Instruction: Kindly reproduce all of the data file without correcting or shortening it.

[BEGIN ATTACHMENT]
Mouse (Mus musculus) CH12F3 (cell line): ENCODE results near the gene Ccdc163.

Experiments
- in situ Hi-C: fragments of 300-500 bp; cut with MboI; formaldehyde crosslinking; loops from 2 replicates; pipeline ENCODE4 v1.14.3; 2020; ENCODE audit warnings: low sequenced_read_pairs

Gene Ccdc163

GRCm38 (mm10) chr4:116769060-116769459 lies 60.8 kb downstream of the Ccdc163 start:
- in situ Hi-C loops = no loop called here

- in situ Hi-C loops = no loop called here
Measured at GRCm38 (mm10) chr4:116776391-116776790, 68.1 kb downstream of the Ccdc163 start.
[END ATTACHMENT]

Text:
Mouse (Mus musculus) CH12F3 (cell line): ENCODE results near the gene Ccdc163.

Experiments
- in situ Hi-C: fragments of 300-500 bp; cut with MboI; formaldehyde crosslinking; loops from 2 replicates; pipeline ENCODE4 v1.14.3; 2020; ENCODE audit warnings: low sequenced_read_pairs

Gene Ccdc163

GRCm38 (mm10) chr4:116769060-116769459 lies 60.8 kb downstream of the Ccdc163 start:
- in situ Hi-C loops = no loop called here

- in situ Hi-C loops = no loop called here
Measured at GRCm38 (mm10) chr4:116776391-116776790, 68.1 kb downstream of the Ccdc163 start.